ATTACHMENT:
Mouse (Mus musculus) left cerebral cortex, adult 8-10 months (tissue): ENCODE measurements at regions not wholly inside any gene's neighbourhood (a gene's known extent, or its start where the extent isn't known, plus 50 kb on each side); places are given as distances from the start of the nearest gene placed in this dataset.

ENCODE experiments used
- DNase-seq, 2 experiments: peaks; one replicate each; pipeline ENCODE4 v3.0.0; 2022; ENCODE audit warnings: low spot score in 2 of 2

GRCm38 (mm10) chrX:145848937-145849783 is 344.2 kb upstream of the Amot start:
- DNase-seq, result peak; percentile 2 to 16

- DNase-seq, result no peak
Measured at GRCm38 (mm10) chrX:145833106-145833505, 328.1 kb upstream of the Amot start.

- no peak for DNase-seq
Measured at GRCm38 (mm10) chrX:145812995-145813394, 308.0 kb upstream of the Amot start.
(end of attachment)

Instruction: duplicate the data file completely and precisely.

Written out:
Mouse (Mus musculus) left cerebral cortex, adult 8-10 months (tissue): ENCODE measurements at regions not wholly inside any gene's neighbourhood (a gene's known extent, or its start where the extent isn't known, plus 50 kb on each side); places are given as distances from the start of the nearest gene placed in this dataset.

ENCODE experiments used
- DNase-seq, 2 experiments: peaks; one replicate each; pipeline ENCODE4 v3.0.0; 2022; ENCODE audit warnings: low spot score in 2 of 2

GRCm38 (mm10) chrX:145848937-145849783 is 344.2 kb upstream of the Amot start:
- DNase-seq, result peak; percentile 2 to 16

- DNase-seq, result no peak
Measured at GRCm38 (mm10) chrX:145833106-145833505, 328.1 kb upstream of the Amot start.

- no peak for DNase-seq
Measured at GRCm38 (mm10) chrX:145812995-145813394, 308.0 kb upstream of the Amot start.